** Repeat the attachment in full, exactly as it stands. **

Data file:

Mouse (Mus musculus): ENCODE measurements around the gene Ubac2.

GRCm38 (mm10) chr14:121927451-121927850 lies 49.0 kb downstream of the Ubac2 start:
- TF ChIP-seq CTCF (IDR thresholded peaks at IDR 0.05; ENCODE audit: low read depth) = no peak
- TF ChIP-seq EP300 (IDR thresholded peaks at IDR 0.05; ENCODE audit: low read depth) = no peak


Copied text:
Mouse (Mus musculus): ENCODE measurements around the gene Ubac2.

GRCm38 (mm10) chr14:121927451-121927850 lies 49.0 kb downstream of the Ubac2 start:
- TF ChIP-seq CTCF (IDR thresholded peaks at IDR 0.05; ENCODE audit: low read depth) = no peak
- TF ChIP-seq EP300 (IDR thresholded peaks at IDR 0.05; ENCODE audit: low read depth) = no peak